Intro to Thotsecology Chapter 2: Self-worth

Self-esteem, or self-worth, is crucial to any individual person’s health and wellbeing. Thus, we are interested in how thoughts and thotsecosystems can promote self-worth.

The phrase “individual self-worth” is almost a contradiction, since our self-worth largely depends on how we are perceived by others (or, more accurately: our self-worth depends on how we think we are perceived by others). Thus self-worth is to a great extent determined by how well an individual believes that she stacks up according to the values of the thotsecosystem she resides in.

What makes a person valuable or worthy? The answer to this question varies greatly between cultures and even between individuals. Factors that can play a role include achievements in school or in work, family connections, religious practice, belonging to a particular social group, physical appearance, wealth, friends, and hobbies, can all play a role. As always, thotsecologists do not consider any of these measures of individual worth to be intrinsically correct or false; they can only be evaluated on the basis of their effects on the wellbeing of people who live in thotsecosystems in which they play a role.

New Definition: Baseline regard

Baseline regard is your view of an unknown person about whom you have no meaningful information. It is the way you feel about a person who sits down next to you on a bus or train, a person who stops you on the street to ask for directions, or a person who serves you in a shop.

In healthy thotsecosystems, most people have a high baseline regard. Strangers are treated with unconditional respect and acceptance, which will only be withdrawn if the stranger actively does something harmful. If a stranger’s appearance or behaviour is unusual, but not threatening, it is assumed that the stranger has good reason for the strange behaviour, even if the reason is not known to the onlooker.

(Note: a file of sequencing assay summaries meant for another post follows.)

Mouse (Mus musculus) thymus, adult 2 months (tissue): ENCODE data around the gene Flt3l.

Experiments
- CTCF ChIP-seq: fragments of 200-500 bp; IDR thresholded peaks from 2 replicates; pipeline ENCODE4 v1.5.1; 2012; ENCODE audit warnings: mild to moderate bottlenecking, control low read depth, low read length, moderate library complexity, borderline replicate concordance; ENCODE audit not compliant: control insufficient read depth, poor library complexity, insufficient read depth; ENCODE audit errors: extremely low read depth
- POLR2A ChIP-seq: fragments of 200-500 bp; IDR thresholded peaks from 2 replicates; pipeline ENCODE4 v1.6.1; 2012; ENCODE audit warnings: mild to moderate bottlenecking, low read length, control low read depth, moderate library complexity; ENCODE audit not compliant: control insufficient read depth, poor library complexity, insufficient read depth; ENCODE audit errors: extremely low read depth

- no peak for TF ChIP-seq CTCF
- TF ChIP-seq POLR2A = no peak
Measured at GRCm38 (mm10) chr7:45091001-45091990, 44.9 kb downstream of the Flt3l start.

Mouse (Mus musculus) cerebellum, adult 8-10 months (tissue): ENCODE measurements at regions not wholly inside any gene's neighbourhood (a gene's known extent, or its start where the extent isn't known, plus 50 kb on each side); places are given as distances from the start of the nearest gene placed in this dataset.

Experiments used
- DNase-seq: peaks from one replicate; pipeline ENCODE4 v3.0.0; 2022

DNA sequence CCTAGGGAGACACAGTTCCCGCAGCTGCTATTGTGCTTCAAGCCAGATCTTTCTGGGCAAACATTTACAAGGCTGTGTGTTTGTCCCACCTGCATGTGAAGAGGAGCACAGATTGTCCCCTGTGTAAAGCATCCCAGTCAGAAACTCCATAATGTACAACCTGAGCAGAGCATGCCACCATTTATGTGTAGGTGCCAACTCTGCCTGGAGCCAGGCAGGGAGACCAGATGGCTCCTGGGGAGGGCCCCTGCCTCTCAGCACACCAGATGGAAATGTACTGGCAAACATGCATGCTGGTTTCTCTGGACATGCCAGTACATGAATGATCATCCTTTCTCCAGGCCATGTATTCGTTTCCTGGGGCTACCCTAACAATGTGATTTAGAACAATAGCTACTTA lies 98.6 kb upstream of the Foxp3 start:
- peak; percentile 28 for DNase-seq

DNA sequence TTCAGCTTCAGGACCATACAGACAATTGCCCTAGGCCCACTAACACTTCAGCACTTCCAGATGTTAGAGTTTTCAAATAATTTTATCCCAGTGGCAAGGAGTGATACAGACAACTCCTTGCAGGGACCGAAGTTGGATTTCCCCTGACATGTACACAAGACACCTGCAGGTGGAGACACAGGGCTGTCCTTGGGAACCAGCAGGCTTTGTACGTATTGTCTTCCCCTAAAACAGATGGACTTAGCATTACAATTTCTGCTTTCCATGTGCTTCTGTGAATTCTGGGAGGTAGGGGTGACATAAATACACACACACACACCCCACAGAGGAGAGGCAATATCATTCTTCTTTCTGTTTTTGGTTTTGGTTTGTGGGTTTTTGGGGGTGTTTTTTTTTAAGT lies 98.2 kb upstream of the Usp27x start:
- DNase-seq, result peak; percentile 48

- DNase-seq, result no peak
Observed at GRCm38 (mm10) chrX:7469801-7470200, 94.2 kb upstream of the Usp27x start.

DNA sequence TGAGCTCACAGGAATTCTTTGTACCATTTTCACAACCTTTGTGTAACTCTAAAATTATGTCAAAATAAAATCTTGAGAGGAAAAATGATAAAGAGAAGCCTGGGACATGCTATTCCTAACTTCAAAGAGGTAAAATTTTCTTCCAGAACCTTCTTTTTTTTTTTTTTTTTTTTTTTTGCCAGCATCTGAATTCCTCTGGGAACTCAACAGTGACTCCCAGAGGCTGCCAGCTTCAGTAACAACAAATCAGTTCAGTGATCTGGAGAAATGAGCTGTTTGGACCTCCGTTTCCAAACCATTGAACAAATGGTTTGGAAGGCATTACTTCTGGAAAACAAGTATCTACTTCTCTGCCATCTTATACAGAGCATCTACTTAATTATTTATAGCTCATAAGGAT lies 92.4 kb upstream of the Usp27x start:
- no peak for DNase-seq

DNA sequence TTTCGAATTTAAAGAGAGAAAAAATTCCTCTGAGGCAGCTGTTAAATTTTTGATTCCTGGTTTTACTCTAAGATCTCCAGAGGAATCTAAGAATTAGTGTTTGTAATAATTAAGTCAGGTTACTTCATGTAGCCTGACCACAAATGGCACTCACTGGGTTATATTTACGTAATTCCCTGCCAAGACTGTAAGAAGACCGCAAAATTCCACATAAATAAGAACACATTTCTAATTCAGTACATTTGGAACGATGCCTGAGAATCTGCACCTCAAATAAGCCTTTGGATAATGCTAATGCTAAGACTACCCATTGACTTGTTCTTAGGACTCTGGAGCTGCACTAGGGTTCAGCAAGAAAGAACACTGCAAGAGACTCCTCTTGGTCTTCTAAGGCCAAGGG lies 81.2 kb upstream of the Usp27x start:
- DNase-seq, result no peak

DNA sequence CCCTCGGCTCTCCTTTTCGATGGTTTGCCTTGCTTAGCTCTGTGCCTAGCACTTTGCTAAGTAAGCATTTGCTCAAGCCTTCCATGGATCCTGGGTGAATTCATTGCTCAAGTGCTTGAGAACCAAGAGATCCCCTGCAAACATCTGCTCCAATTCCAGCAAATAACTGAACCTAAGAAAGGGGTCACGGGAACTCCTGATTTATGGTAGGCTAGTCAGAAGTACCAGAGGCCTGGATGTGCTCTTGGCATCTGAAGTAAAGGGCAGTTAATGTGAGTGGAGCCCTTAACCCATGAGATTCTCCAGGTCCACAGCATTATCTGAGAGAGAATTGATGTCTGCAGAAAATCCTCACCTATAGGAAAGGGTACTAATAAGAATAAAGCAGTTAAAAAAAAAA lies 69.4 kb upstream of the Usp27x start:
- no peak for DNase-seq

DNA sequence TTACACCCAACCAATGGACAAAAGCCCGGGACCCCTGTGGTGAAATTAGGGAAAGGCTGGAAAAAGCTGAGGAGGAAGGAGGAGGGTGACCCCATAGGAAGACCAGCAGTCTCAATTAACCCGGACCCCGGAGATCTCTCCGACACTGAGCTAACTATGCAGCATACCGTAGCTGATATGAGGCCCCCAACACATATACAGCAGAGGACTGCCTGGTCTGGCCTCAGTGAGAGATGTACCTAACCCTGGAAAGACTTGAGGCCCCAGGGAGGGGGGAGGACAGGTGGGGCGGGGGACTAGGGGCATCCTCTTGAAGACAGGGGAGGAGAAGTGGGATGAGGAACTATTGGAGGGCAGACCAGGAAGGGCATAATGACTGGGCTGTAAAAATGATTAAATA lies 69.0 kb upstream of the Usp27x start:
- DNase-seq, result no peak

The health and wellness-promoting properties of thotsecosystems with high baseline regard are obvious: in these thotsecosystems, individuals are treated as worthy by others, and thus develop higher self-worth. By contrast, in thotsecosystems with low baseline regard, the default attitude to a stranger is one of suspicion and hostility, which has negative consequences to health and wellbeing.

New Definition: High baseline regard

A person who has high baseline regard treats strangers with unconditional respect and acceptance, which will only be withdrawn if the stranger actively does something harmful.

New Definition: Conditional baseline regard

A person who has conditional regard treats strangers with respect and acceptance only if the stranger clearly meets some set of conditions; otherwise, the stranger is treated with suspicion and hostility.

It is important to note that a thotsecosystem can only be considered to have a high baseline regard if the regard is unconditional; that is, the regard will only be withdrawn if the stranger does something actively harmful. Many thotsecosystems are characterised by conditional regard: a stranger will be regarded as valuable and worthy as long as they meet certain conditions, such as physical appearance and clothing, conforming to rules of behaviour, or belonging to certain social groups. These thotsecosystems fail to meet the needs of all individuals for unconditional acceptance, since in these societies even individuals who conform to the rules and conditions nevertheless have to live with the constant threat that they might one day fail to conform, and thus have their sense of self-worth taken from them.